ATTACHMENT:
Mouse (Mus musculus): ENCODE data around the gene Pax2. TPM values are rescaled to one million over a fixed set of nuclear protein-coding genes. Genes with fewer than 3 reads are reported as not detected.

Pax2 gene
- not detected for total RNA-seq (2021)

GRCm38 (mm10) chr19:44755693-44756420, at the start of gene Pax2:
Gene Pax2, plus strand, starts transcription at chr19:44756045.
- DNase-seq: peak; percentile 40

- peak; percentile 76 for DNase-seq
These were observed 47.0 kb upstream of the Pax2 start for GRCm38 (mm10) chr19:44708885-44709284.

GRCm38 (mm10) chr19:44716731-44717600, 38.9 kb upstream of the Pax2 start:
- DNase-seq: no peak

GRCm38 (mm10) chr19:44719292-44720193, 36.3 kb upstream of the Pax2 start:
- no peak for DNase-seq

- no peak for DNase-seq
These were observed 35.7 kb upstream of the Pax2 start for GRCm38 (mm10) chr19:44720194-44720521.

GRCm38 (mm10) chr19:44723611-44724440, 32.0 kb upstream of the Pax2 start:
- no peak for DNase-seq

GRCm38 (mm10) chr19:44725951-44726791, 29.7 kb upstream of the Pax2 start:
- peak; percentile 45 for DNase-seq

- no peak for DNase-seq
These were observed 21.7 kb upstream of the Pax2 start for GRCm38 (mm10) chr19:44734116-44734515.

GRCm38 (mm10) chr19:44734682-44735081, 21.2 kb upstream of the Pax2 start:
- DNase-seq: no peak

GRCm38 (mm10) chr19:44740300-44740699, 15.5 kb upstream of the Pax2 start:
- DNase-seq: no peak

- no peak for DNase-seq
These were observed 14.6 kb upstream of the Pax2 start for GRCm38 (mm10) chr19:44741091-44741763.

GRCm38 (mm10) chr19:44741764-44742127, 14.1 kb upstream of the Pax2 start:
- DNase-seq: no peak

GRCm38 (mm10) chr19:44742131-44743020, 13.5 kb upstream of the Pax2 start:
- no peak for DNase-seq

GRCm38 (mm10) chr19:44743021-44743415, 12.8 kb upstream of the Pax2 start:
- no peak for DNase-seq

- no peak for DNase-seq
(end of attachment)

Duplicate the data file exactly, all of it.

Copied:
Mouse (Mus musculus): ENCODE data around the gene Pax2. TPM values are rescaled to one million over a fixed set of nuclear protein-coding genes. Genes with fewer than 3 reads are reported as not detected.

Pax2 gene
- not detected for total RNA-seq (2021)

GRCm38 (mm10) chr19:44755693-44756420, at the start of gene Pax2:
Gene Pax2, plus strand, starts transcription at chr19:44756045.
- DNase-seq: peak; percentile 40

- peak; percentile 76 for DNase-seq
These were observed 47.0 kb upstream of the Pax2 start for GRCm38 (mm10) chr19:44708885-44709284.

GRCm38 (mm10) chr19:44716731-44717600, 38.9 kb upstream of the Pax2 start:
- DNase-seq: no peak

GRCm38 (mm10) chr19:44719292-44720193, 36.3 kb upstream of the Pax2 start:
- no peak for DNase-seq

- no peak for DNase-seq
These were observed 35.7 kb upstream of the Pax2 start for GRCm38 (mm10) chr19:44720194-44720521.

GRCm38 (mm10) chr19:44723611-44724440, 32.0 kb upstream of the Pax2 start:
- no peak for DNase-seq

GRCm38 (mm10) chr19:44725951-44726791, 29.7 kb upstream of the Pax2 start:
- peak; percentile 45 for DNase-seq

- no peak for DNase-seq
These were observed 21.7 kb upstream of the Pax2 start for GRCm38 (mm10) chr19:44734116-44734515.

GRCm38 (mm10) chr19:44734682-44735081, 21.2 kb upstream of the Pax2 start:
- DNase-seq: no peak

GRCm38 (mm10) chr19:44740300-44740699, 15.5 kb upstream of the Pax2 start:
- DNase-seq: no peak

- no peak for DNase-seq
These were observed 14.6 kb upstream of the Pax2 start for GRCm38 (mm10) chr19:44741091-44741763.

GRCm38 (mm10) chr19:44741764-44742127, 14.1 kb upstream of the Pax2 start:
- DNase-seq: no peak

GRCm38 (mm10) chr19:44742131-44743020, 13.5 kb upstream of the Pax2 start:
- no peak for DNase-seq

GRCm38 (mm10) chr19:44743021-44743415, 12.8 kb upstream of the Pax2 start:
- no peak for DNase-seq

- no peak for DNase-seq